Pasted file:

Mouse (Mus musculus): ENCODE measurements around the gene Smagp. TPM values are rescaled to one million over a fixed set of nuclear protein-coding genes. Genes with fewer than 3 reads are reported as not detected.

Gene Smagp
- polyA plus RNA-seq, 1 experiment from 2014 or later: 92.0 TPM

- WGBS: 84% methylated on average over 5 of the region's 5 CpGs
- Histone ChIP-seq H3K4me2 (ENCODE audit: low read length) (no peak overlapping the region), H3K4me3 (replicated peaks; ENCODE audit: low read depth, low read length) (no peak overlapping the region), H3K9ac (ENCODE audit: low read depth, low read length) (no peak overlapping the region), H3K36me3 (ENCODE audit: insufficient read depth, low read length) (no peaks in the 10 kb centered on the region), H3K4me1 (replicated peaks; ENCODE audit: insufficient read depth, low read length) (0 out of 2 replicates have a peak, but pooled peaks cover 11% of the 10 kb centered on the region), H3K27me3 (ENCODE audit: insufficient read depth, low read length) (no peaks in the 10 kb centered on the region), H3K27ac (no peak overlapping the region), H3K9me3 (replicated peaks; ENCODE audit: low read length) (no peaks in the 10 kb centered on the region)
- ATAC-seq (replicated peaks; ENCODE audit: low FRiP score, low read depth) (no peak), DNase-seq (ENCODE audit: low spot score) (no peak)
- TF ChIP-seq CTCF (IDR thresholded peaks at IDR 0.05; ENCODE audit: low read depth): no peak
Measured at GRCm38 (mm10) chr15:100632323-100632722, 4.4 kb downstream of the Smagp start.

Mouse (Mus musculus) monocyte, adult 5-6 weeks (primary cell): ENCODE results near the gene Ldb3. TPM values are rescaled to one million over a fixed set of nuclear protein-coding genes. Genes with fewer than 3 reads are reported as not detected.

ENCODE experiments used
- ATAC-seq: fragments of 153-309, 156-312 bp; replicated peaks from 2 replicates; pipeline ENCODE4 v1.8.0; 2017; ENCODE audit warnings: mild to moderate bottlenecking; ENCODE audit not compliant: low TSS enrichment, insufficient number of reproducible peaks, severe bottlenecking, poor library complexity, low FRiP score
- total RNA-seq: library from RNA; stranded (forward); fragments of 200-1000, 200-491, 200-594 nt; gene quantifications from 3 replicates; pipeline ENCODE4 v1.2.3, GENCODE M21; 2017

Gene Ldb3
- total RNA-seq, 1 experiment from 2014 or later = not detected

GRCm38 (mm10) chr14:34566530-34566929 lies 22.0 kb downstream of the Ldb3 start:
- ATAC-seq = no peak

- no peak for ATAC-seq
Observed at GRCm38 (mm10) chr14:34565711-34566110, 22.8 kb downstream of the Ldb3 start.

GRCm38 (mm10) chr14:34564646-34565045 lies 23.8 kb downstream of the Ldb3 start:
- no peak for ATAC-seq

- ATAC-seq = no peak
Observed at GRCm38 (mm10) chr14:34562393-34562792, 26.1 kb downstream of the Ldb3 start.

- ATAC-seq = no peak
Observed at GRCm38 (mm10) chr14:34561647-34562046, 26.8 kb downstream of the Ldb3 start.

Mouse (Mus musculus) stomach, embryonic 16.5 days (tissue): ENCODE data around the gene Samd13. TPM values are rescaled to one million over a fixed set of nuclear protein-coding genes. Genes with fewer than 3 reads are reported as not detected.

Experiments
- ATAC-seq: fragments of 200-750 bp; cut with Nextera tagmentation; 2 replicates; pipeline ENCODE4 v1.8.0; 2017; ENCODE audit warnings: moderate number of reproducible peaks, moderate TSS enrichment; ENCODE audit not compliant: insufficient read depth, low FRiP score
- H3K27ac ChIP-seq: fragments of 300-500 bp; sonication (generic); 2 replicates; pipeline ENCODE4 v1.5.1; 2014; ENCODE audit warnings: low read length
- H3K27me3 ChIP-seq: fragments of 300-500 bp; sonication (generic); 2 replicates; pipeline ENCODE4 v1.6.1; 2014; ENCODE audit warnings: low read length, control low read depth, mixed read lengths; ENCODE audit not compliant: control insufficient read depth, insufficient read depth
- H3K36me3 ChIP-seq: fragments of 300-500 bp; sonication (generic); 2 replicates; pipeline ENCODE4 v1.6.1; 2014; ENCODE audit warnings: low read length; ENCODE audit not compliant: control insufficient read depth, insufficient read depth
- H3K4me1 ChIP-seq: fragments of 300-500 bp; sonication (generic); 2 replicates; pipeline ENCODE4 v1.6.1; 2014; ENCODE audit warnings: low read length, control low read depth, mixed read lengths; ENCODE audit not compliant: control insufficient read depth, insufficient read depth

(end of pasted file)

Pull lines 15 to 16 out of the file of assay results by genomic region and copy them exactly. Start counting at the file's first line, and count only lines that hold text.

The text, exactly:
GRCm38 (mm10) chr14:34566530-34566929 lies 22.0 kb downstream of the Ldb3 start:
- ATAC-seq = no peak